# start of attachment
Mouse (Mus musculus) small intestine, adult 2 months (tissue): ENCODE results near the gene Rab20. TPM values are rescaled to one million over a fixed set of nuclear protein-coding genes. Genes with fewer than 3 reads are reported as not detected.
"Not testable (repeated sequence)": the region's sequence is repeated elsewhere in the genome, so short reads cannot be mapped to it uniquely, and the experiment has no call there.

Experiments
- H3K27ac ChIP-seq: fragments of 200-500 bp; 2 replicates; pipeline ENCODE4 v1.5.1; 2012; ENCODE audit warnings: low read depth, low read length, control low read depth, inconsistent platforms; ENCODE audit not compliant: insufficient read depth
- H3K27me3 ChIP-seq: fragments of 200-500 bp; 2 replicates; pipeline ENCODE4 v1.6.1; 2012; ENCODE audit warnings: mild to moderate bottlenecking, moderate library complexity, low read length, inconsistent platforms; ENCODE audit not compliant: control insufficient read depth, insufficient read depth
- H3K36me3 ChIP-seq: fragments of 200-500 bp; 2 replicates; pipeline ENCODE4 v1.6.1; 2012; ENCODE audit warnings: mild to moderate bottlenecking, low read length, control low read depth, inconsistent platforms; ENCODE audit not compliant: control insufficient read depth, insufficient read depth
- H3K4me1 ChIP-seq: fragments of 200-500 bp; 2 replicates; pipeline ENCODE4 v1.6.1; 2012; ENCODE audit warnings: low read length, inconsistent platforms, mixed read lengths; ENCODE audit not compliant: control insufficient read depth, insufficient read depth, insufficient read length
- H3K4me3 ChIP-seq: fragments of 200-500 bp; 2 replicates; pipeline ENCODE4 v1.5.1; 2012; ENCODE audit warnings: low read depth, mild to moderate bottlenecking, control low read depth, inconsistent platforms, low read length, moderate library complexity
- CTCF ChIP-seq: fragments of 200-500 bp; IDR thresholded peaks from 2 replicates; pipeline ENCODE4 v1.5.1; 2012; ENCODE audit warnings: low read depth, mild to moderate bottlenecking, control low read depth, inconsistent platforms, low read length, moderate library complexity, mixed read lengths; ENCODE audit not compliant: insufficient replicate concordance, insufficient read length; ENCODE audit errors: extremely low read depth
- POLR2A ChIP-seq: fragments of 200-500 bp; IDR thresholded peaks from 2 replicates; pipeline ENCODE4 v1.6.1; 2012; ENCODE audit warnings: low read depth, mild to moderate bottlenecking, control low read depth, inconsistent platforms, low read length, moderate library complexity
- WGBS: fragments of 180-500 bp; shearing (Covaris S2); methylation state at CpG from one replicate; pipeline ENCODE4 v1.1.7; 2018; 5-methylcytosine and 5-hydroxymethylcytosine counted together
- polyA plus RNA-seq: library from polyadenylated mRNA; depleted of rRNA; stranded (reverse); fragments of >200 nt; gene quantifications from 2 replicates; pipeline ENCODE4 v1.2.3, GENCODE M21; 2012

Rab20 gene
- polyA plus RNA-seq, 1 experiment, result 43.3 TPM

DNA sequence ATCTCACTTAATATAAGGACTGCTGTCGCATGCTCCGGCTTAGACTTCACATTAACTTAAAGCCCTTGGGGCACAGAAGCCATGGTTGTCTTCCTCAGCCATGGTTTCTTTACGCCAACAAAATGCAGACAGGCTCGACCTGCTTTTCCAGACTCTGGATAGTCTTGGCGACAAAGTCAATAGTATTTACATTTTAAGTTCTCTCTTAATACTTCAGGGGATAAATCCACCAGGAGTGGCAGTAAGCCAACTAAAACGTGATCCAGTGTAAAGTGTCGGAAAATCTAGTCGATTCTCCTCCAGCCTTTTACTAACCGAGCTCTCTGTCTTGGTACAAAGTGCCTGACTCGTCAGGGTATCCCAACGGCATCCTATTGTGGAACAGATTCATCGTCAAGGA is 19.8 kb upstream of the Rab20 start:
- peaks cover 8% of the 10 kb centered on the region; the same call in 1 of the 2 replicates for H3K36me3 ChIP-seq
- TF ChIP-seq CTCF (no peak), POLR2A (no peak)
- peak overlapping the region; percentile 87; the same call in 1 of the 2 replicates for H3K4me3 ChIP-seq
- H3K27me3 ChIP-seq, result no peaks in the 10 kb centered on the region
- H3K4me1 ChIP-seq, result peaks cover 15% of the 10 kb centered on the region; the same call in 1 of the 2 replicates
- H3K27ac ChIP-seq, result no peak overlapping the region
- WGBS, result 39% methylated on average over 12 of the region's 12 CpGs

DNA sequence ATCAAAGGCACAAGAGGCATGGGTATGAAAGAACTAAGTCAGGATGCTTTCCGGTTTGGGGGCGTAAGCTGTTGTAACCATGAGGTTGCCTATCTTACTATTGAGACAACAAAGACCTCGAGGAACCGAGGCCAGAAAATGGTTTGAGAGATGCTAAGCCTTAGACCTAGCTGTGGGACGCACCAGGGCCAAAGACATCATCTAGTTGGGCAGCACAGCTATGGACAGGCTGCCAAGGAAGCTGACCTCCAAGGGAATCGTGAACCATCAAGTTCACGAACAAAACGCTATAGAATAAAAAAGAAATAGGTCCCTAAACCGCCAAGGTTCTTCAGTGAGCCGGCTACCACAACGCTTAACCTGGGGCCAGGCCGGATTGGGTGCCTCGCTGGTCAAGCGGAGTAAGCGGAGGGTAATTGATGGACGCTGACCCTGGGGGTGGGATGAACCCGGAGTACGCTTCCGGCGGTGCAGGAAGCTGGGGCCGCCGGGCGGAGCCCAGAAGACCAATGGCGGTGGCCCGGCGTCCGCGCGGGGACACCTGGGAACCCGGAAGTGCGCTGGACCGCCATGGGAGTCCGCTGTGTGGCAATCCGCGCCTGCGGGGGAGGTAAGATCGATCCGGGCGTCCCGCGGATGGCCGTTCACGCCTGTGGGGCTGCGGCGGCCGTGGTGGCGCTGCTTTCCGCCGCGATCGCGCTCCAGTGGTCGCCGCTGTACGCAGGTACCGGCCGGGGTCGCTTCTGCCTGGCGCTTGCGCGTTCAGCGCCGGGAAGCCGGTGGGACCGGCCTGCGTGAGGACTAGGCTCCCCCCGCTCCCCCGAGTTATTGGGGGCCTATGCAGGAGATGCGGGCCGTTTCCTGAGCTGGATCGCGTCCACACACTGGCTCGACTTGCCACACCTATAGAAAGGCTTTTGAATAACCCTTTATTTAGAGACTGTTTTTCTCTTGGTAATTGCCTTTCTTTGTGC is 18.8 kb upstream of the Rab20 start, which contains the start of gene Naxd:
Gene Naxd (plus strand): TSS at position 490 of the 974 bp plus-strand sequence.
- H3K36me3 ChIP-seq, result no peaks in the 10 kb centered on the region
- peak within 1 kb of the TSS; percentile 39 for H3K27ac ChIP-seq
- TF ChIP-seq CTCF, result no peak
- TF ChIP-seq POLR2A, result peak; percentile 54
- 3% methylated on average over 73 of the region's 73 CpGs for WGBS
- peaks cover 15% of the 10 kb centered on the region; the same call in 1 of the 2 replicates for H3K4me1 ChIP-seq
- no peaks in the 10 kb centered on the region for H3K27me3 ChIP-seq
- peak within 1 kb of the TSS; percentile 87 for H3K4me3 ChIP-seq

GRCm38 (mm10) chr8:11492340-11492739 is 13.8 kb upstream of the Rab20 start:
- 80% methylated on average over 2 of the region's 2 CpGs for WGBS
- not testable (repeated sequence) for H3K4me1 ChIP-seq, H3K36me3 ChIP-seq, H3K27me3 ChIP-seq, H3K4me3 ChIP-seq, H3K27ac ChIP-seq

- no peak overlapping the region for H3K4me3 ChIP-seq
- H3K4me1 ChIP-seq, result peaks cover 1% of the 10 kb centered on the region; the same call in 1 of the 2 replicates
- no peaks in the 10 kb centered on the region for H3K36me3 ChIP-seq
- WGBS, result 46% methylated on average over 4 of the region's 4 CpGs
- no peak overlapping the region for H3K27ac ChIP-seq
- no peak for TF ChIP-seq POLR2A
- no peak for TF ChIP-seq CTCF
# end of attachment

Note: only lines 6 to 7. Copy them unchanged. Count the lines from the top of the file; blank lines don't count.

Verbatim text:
- H3K36me3 ChIP-seq: fragments of 200-500 bp; 2 replicates; pipeline ENCODE4 v1.6.1; 2012; ENCODE audit warnings: mild to moderate bottlenecking, low read length, control low read depth, inconsistent platforms; ENCODE audit not compliant: control insufficient read depth, insufficient read depth
- H3K4me1 ChIP-seq: fragments of 200-500 bp; 2 replicates; pipeline ENCODE4 v1.6.1; 2012; ENCODE audit warnings: low read length, inconsistent platforms, mixed read lengths; ENCODE audit not compliant: control insufficient read depth, insufficient read depth, insufficient read length